By Dallas and Collin County Criminal Defense Lawyer Jeremy Rosenthal
A first DWI is classified in Texas as a Class B Misdemeanor. The punishment range is between 72 hours in jail and/or a fine not to exceed $2,000.
The main difference between a Driving While Intoxicated charge and any other Class B Misdemeanor (such as possession of a small amount of marijuana), is that there is tons of red tape and other administrative penalties that come along.
First is that if you’ve been arrested for DWI in Texas, you’re probably also facing a driver’s license suspension for either refusing the breath test or taking the breath test and blowing over a 0.08. The suspension is not automatic (even though law enforcement likes to think otherwise), but it’s still an additional headache nonetheless. For a 1st DWI arrest, the driver should be eligible for what is known as an occupational license which allows them to drive during the suspension period for work or essential household purposes in the event the license is ultimately suspended.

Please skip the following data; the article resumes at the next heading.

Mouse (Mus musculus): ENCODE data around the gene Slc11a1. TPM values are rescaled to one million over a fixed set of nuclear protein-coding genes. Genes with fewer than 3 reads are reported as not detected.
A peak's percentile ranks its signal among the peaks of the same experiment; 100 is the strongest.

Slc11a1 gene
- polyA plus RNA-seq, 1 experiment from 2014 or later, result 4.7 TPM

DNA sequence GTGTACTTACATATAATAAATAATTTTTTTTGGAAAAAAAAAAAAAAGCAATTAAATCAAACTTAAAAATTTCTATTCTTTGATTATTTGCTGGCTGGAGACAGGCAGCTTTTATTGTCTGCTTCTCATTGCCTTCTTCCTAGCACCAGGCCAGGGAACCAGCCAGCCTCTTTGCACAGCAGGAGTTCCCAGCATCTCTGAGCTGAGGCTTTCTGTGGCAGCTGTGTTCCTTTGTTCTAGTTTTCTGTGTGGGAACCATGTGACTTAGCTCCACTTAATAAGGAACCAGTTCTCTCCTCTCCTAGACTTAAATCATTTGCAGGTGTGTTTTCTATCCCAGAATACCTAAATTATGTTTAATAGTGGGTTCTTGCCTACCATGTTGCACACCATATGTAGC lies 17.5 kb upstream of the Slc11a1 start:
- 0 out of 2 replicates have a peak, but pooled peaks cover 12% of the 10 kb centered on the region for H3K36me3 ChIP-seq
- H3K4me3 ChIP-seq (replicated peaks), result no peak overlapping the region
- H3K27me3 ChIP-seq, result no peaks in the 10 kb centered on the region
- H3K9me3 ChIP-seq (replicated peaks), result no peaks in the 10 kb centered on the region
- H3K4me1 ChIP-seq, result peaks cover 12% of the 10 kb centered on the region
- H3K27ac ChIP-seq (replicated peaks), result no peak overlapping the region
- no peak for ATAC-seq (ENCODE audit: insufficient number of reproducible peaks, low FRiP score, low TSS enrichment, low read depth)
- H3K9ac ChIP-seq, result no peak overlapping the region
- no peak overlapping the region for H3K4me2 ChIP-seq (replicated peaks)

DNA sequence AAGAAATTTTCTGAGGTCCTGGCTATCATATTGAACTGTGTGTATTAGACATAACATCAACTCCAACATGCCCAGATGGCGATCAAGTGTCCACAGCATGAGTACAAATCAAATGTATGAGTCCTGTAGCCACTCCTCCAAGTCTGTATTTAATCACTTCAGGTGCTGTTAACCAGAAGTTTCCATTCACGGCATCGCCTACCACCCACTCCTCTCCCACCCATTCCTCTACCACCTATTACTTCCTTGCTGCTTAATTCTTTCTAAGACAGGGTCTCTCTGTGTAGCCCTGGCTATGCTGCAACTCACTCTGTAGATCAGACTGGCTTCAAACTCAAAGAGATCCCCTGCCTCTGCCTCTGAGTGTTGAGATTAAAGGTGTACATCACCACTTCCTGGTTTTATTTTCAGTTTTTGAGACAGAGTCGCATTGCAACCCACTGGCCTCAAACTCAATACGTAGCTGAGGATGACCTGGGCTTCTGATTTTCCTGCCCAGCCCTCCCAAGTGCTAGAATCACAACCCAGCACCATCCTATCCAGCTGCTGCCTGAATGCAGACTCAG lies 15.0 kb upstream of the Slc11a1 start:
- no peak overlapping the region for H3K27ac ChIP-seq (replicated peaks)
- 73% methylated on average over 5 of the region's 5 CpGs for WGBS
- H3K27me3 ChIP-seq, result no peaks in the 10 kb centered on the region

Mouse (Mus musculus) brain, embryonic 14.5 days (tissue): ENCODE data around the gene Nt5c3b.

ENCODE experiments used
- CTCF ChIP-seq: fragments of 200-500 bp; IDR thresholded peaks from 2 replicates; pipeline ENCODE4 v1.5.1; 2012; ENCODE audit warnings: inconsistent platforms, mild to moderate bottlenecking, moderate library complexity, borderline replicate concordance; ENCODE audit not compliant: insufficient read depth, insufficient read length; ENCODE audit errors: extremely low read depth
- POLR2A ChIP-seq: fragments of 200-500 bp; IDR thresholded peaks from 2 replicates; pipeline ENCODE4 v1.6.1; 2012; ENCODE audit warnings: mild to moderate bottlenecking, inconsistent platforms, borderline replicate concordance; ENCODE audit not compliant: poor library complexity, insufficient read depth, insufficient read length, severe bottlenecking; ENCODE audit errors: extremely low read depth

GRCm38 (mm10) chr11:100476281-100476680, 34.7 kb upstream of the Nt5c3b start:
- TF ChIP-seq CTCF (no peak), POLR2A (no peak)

Next is that if you’re convicted of a DWI, then the Department of Public Safety charges you an annual surcharge for 3 years in order for you to maintain your driver’s license. A generic surcharge is $1,000 per year while if your breath test is higher than a 0.15 the surcharge goes to $2,000. For a second offense the surcharge is $1,500. The surcharge program has been the source of much controversy lately but unfortunately you still have to deal with it if you’re convicted.
There is no deferred adjudication for Driving While Intoxicated cases in Texas. People accused of selling drugs to kids and worse can get deferred — but not on DWI cases.
More recently, Texas laws require Judges to order “Interlock” or “deep lung devices” on cars if the accused is convicted and had a blood alcohol concentration of greater than 0.16 while that person is on probation. The devices aren’t free and the reporting requirements that come along with the devices can be fairly time-consuming and cumbersome.
Now the good news — DWI cases are very fightable and statistics show even in Collin County that people charged with DWI have a lower conviction rate at trial than almost any other offense. Also, first-time DWI cases rarely result in jail for the accused an instead get probation even if convicted.
*Jeremy F. Rosenthal is an attorney licensed to practice in Texas. Nothing in this article is intended to be legal advice. For legal advice about any specific case you should consult an attorney directly.